Video assistant review (VAR) was announced in July to be coming to the NWSL next season. That next season is now (March 25) and, as much as I, personally, despise VAR as a staff, record label and crew, there’s no denying that it’s a standard-raising move by the NWSL.
Let me start by being honest: when I say I hate VAR, I mean with a passion. One of the very best things about this sport is its spontaneity, and it changes the dynamic when a goal erupts and a three-to-five minute break of a referee pacing about with a finger pressed near their ear can eventually conclude that the moment was a lie.
When VAR was sold to major men’s leagues – which all utilize some form of the technology – it was done so under the umbrella that it would correct “clear and obvious” referee errors. That framing proved to be the trojan horse people on my side of this argument feared.
Now, without fail, most matches are marred by instances of lines drawn on the screen as some definitive proof that a blade of grass, a shoe size or the length of a toenail is sufficient enough to microscopically disallow a goal – one of the sport’s most precious things.
The richest league in the world, the English Premier League, has terrible utilization of the technology whereas some of the best in top flight men’s football resides right here, in Major League Soccer. While decisions can still take a comical, then painful, amount of time (thus MLS’s penchant for absurd numbers popping up to determine stoppage time), the application of the technology is mostly fair, and the calls corrected are more frequently under the initial standard of clear and obvious.
While it’s my sincere and deep hope that the implementation of VAR in the NWSL follows the less clown car-y option, I’m delighted that it will be part of the league – for multiple reasons.
Firstly, refereeing in the NWSL has been a hot topic nearly every season of its existence. However, in recent years, this has seemingly come to a head. Players and coaches have spoken in post game pressers and on social media about the state of refereeing and poor calls that have changed games one way or another. The root of the problem is a labor issue between Professional Referee Organization (PRO) and referees who had to go to court to win recognition as a union.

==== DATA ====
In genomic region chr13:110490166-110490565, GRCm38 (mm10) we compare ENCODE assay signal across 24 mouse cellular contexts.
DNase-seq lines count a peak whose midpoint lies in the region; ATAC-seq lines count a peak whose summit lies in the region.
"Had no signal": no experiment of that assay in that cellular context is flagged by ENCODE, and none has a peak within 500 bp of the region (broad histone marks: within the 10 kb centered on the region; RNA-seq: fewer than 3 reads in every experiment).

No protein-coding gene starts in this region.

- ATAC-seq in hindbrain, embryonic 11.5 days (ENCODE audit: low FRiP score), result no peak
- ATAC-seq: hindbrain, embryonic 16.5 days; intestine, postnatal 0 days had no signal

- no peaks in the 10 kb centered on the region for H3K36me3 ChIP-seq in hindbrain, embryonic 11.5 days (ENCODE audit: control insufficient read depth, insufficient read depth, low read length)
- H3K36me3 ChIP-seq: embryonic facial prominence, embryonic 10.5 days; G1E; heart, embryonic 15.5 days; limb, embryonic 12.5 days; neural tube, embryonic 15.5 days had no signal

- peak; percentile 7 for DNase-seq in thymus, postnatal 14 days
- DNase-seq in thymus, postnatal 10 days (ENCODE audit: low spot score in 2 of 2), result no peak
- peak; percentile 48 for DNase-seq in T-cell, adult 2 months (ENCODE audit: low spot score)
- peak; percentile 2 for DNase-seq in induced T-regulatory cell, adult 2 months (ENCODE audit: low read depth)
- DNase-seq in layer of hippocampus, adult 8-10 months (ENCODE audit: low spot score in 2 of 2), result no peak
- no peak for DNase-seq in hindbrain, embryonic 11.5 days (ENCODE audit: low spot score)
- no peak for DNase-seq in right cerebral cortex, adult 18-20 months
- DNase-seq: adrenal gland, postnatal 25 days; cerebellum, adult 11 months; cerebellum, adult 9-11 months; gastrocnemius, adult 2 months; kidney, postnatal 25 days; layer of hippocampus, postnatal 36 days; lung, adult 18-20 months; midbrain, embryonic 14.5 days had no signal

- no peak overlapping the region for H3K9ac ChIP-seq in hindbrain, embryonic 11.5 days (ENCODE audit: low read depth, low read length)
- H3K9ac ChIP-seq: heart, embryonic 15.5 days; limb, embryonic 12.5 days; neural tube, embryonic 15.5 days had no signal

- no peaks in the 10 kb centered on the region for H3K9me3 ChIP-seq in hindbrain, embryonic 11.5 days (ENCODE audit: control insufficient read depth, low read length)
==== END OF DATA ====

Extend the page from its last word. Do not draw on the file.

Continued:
The referees unionized so that they could enter into collective bargaining agreement (CBA) negotiations to advocate for better training and resources. With regard to the NWSL, PRO also used to reserve the highest tier of referees for MLS games, while sending lesser qualified referees on NWSL assignments, giving them little support, guidance or coaching. Referees deserve better, and the players of the NWSL also deserve better.
VAR, then, presents an additional layer of protection from poor calls, and can hopefully help increase the number of correct decisions, decreasing the number of times a match is improperly affected by a clearly wrong decision, or lack of one.
Another reason VAR coming to the NWSL is so welcomed by even a skeptic (read: VAR hater) like me, is that it’s the way of the future and the only reason it hasn’t existed in women’s leagues already is because of gender. The NWSL will be the first top flight domestic league in the entire world to implement VAR. It’s been a standard in the men’s game for years, and it’s only fair to treat the women’s game with the same tier of professionalism.
The high transition nature of the league, coupled with the amount of outrageous athletes in the NWSL, combines to create a highly physical league – which, if not managed properly by the only authority figure on the pitch, can have catastrophic consequences for players’ careers.
In an interview about a new initiative called The Offseason, CEO of the project, Midge Purce, told The Athletic “that concept came together…through the fact that in sports today, players are bigger than teams.” She’s right. The NWSL employs all but two of the players to earn consistent time with the USWNT, one of the most popular teams in the world. Matchups are billed by star players squaring off, rather than the loaded histories or lores that European clubs can lean on, even when their teams are poor.
Inconsistent refereeing was not only increasing the risk of games being changed in unexpected and unfortunate ways, but in a physical league, substandard refereeing can also increase the risk of injury. By not managing the game properly – issuing yellow cards to set an expectation of what will and will not be tolerated – players in the heat of competition set the boundaries themselves. None of it was intentionally cruel, they’re athletes competing in a highly competitive league, which is why it should always be the duty of the referee to manage.
When players get injured due to poor tackles and/or consistent fouling without protection, the player suffers, and the league does as well.
While it remains to be seen how VAR will be utilized, and I reserve the right to want to dropkick my television the first time a match stops for three-to-five minutes to “check” to see if a goal we all witnessed was actually a goal, it’s an important step for the NWSL, and an important step for domestic women’s soccer.